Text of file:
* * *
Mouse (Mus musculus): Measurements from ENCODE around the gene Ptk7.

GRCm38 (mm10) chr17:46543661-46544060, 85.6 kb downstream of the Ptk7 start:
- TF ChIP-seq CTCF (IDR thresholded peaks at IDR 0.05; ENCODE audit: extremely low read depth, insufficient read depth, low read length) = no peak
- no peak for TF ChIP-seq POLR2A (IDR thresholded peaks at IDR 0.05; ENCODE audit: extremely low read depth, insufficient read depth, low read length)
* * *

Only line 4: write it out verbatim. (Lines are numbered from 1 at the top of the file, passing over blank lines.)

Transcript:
- no peak for TF ChIP-seq POLR2A (IDR thresholded peaks at IDR 0.05; ENCODE audit: extremely low read depth, insufficient read depth, low read length)